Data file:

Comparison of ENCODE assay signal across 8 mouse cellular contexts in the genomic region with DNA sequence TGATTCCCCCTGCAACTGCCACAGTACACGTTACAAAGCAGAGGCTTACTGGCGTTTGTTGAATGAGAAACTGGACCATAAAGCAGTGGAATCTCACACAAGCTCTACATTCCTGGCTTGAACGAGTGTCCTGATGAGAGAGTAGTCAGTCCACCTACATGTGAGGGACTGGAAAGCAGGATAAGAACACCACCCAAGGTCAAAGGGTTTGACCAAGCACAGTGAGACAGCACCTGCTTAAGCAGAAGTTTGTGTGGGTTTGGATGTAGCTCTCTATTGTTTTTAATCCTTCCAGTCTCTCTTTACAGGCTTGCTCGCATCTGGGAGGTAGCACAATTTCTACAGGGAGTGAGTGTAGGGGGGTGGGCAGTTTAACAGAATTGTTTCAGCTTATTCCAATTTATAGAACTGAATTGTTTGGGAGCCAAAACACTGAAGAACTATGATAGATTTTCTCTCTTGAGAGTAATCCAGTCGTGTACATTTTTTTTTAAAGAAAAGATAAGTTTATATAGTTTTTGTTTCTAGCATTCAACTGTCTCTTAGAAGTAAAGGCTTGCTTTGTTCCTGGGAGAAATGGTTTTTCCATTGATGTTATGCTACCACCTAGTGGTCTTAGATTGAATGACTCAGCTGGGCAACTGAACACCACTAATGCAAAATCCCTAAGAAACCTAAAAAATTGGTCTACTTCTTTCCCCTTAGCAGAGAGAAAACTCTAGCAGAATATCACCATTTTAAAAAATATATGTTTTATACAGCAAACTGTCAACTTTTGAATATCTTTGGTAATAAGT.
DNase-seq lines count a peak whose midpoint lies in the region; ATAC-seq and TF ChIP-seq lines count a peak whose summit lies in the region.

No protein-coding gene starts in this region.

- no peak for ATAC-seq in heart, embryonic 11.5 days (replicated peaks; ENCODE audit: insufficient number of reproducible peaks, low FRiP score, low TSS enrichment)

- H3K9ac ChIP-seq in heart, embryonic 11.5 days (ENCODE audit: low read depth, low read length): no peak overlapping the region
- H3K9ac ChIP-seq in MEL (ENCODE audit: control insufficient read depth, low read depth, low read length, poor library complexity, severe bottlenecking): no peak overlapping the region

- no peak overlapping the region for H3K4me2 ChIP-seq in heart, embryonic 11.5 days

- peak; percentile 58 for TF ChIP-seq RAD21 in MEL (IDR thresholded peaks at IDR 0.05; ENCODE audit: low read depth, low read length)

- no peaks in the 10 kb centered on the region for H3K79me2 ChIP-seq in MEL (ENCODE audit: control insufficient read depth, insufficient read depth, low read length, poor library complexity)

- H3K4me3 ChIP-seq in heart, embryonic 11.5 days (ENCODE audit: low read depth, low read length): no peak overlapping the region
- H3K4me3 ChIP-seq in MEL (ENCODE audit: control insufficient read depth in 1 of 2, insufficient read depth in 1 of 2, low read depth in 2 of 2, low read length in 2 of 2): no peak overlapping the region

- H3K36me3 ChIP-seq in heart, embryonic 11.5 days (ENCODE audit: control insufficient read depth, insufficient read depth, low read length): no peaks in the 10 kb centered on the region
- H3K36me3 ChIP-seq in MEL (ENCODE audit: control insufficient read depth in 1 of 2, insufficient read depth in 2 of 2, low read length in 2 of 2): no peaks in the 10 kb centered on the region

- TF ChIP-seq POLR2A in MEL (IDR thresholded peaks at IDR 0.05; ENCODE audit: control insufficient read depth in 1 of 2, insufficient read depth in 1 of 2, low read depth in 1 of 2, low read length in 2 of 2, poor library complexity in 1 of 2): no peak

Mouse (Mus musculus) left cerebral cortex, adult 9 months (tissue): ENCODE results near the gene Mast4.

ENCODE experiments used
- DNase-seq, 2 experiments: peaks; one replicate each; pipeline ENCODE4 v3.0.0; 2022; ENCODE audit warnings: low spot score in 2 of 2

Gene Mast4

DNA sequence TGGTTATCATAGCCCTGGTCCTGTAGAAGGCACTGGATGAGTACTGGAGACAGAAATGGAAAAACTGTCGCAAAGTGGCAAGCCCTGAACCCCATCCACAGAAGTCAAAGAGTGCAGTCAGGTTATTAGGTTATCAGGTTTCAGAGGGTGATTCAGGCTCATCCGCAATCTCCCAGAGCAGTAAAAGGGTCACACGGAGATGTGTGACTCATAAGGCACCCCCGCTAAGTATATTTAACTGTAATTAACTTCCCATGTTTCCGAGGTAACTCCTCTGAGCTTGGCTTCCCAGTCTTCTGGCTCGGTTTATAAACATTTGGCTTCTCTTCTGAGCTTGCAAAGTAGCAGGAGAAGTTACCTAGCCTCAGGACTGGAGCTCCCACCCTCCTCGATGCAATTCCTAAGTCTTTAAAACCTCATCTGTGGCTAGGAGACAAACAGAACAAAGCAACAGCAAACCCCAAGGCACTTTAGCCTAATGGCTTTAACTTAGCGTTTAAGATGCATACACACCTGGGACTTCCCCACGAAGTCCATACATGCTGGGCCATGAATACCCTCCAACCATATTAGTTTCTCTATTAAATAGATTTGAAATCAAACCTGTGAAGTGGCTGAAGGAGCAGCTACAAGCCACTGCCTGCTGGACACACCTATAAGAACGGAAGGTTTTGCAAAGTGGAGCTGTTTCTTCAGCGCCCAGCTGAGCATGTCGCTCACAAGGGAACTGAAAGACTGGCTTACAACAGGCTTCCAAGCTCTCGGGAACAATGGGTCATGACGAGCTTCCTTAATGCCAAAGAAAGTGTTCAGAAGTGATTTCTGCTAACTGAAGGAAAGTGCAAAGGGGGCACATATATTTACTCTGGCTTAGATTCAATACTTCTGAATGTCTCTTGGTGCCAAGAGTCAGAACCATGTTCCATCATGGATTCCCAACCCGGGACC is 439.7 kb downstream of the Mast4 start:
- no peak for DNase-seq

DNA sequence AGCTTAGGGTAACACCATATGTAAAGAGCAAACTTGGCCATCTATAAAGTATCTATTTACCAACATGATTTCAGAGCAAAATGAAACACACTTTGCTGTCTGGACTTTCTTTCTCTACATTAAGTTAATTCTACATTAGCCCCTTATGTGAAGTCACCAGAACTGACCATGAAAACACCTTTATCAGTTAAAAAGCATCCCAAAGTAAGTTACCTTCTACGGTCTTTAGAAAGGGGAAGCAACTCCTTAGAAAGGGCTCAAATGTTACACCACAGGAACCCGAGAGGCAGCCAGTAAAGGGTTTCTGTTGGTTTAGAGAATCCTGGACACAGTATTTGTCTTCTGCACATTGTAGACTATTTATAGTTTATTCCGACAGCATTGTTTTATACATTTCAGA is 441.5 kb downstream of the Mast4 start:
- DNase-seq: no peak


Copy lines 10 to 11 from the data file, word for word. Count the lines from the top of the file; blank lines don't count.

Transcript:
- H3K4me3 ChIP-seq in heart, embryonic 11.5 days (ENCODE audit: low read depth, low read length): no peak overlapping the region
- H3K4me3 ChIP-seq in MEL (ENCODE audit: control insufficient read depth in 1 of 2, insufficient read depth in 1 of 2, low read depth in 2 of 2, low read length in 2 of 2): no peak overlapping the region